ivaled only by boardsailing, kayaking
is Baja's most rapidly expanding outdoor activity, and a number of locations and
routes are of special interest. The 583-mile kayak trip from San Felipe to La Paz
is, of course, the ultimate kayak trip, but you don't have to be a
forty-miles-a-day, open-water kayaker to enjoy the Cortez. The two most popular
kayak routes in the Cortez, the "Coasting to La Paz" route from Escondido to La
Paz and the "Coasting to Loreto" route from Mulegé to Loreto, are both well
within the ability of most kayakers. These are favored not only because of their
fine scenery, abundant wildlife and lack of civilization, but also because they
are the right distance apart for two- or one-week trips, about 135 and 85 miles
respectively. In addition, they start and end at sizable towns on the
Transpeninsular Highway, making it possible for those on one-way trips to hitchhike or
take the bus back to pick up vehicles.
Kayakers explore the Cortez coast Photo by Walt Peterson
ahía de los Angeles is an increasingly popular kayaking area. There are many
islands to explore and sandy campsites, and its relatively compact area makes it
a fine place for a slow-bell kayak/camping trip. More ambitious kayakers can head
to Puerto Don Juan and south along the coast to Bahía las Ánimas, a round trip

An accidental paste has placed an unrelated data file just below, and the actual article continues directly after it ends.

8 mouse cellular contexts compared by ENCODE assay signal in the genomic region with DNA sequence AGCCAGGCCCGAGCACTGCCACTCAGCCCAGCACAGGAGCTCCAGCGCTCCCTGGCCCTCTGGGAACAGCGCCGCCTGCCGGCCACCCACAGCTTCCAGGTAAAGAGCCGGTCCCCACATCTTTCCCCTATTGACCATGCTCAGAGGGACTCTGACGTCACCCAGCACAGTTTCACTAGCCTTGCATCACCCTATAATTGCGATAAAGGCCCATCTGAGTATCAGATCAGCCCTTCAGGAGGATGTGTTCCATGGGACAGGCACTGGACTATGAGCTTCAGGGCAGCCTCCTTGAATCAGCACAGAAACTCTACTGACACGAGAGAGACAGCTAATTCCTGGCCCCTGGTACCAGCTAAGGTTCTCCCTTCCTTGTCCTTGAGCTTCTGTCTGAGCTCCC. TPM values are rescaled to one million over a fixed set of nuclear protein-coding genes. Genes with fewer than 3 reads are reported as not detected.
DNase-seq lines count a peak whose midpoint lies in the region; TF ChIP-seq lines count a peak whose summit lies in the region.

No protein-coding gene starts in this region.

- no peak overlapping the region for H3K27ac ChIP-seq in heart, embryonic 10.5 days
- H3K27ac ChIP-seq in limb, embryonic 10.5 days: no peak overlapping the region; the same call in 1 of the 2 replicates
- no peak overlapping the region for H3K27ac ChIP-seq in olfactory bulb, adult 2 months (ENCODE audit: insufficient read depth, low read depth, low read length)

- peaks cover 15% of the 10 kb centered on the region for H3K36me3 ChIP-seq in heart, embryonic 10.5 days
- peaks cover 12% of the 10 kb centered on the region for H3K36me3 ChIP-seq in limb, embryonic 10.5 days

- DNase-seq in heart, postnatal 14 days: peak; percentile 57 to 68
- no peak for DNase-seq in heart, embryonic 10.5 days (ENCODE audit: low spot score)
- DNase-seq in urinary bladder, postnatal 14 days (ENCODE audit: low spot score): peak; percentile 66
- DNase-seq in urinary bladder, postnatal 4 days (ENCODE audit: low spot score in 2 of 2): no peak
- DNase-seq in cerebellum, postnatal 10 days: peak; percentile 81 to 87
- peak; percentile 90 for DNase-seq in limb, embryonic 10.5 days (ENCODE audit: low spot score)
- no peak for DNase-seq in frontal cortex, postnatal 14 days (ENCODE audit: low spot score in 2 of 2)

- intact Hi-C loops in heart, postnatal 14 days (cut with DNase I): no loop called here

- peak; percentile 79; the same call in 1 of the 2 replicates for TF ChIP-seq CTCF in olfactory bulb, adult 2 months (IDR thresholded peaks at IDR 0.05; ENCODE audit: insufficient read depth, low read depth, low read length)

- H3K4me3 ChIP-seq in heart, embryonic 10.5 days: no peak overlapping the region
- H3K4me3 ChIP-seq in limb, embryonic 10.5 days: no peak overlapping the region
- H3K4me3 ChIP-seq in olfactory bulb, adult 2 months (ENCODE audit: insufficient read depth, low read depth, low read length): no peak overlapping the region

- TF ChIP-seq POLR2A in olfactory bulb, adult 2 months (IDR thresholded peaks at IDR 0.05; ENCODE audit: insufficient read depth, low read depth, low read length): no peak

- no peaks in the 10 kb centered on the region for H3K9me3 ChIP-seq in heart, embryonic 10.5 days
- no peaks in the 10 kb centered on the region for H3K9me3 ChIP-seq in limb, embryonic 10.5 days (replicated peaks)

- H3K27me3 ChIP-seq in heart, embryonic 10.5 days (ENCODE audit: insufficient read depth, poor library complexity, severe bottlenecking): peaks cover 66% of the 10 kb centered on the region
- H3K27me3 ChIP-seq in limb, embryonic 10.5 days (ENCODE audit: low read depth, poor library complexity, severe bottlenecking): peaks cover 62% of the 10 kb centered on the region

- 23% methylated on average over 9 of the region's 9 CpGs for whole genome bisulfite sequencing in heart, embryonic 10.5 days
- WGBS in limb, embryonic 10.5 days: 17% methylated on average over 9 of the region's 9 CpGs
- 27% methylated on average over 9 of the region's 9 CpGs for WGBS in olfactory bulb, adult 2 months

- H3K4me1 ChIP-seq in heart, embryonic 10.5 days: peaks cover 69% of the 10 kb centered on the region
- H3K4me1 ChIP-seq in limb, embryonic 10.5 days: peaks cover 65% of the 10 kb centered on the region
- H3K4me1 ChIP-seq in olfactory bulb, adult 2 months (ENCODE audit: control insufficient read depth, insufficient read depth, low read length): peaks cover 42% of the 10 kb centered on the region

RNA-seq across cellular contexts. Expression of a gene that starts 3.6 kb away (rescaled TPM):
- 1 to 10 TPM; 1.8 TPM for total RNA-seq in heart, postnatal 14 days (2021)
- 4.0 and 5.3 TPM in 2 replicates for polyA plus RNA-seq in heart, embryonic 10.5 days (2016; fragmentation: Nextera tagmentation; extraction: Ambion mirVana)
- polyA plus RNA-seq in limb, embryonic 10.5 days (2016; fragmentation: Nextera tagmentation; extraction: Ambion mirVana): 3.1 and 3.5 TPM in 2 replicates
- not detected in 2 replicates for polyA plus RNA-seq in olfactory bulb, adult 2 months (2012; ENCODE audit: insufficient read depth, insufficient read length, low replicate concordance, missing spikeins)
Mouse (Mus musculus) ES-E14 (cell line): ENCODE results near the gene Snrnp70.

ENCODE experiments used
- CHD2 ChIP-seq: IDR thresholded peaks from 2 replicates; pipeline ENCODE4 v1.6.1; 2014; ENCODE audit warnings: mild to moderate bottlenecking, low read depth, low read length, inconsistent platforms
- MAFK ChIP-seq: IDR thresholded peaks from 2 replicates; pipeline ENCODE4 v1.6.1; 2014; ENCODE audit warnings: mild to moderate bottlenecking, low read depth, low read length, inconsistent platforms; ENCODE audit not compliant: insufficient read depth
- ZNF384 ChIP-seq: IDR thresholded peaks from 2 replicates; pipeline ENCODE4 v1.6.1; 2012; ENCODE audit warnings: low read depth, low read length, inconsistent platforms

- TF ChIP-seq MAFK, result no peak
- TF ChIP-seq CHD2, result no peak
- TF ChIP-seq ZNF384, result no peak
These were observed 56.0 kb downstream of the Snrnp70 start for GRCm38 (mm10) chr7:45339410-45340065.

taking a week or so, or head north to Isla Coronado. Those with the requisite
open-water experience can head out to Guardian Angel Island, Puerto Refugio at
its north end being a prime destination.
ahía Concepción is calm and scenic and is a great place to practice paddling,
self-righting and self-rescue procedures. Once you have these down pat, you can
head for the open Cortez to try out your skills in waves. Kayakers also like to
launch at Puerto Escondido and head south along the coast past Isla Danzante for
Bahía Agua Verde. The deeply indented western sides of Islas Espíritu Santo and
Partida Sur north of La Paz have many fine sand beaches, making them popular
destinations for novice kayakers and those interested in leisurely kayak/camping.
lengthy trip along Baja's Pacific coast can be recommended only to intrepid
kayakers, for tales of being overpowered by currents and wind, getting lost in
fog and pitchpoling are the central themes of many of the accounts of kayak trips
down this coast. In spite of this, there are still some excellent locations.
Bahía Magdalena is a popular destination, where kayakers can seek out gray whales
and explore the mangrove-lined waterways, moving camp only when the mood strikes.
Although not often visited by kayakers, the coastline north of Santa Rosalillita
has much to recommend it, including secluded beaches, plenty of firewood and
excellent fishing and foraging. The coast along the southwest shore of the Punta
Banda peninsula just south of Ensenada is pleasant and undemanding, an ideal
place for a first ocean trip, and a trip out to the Islas de Todos Santos can be
made once the basics are mastered.